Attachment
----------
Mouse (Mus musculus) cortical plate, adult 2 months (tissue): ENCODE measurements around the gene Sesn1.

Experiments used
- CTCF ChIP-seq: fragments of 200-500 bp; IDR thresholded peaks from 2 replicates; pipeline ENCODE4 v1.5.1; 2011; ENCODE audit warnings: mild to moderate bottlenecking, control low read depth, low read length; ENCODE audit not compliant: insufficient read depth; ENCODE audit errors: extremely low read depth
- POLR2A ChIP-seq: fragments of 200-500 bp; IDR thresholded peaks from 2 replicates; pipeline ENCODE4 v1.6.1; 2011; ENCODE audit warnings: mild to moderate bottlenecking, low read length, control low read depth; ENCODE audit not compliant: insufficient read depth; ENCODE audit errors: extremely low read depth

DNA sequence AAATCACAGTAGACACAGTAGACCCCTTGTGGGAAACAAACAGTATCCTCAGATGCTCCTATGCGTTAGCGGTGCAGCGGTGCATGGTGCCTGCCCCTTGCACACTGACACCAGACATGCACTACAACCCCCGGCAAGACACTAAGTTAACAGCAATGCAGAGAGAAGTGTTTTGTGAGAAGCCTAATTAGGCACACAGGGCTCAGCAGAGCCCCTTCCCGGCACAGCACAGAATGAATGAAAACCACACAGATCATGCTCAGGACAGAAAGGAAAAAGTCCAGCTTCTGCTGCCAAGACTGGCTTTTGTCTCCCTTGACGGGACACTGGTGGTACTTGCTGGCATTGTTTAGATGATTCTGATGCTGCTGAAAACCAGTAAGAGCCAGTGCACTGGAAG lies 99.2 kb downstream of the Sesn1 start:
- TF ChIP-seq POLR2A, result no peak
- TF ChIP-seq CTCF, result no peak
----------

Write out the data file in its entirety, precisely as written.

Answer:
Mouse (Mus musculus) cortical plate, adult 2 months (tissue): ENCODE measurements around the gene Sesn1.

Experiments used
- CTCF ChIP-seq: fragments of 200-500 bp; IDR thresholded peaks from 2 replicates; pipeline ENCODE4 v1.5.1; 2011; ENCODE audit warnings: mild to moderate bottlenecking, control low read depth, low read length; ENCODE audit not compliant: insufficient read depth; ENCODE audit errors: extremely low read depth
- POLR2A ChIP-seq: fragments of 200-500 bp; IDR thresholded peaks from 2 replicates; pipeline ENCODE4 v1.6.1; 2011; ENCODE audit warnings: mild to moderate bottlenecking, low read length, control low read depth; ENCODE audit not compliant: insufficient read depth; ENCODE audit errors: extremely low read depth

DNA sequence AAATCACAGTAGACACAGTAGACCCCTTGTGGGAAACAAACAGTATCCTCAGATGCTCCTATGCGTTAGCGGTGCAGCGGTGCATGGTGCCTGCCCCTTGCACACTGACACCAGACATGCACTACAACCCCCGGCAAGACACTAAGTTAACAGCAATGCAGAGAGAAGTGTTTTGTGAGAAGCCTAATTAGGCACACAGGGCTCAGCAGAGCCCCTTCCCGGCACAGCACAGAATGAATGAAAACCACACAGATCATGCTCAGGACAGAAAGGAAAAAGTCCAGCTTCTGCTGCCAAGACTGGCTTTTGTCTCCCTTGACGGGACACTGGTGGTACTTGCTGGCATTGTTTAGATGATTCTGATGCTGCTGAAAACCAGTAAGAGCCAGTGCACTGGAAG lies 99.2 kb downstream of the Sesn1 start:
- TF ChIP-seq POLR2A, result no peak
- TF ChIP-seq CTCF, result no peak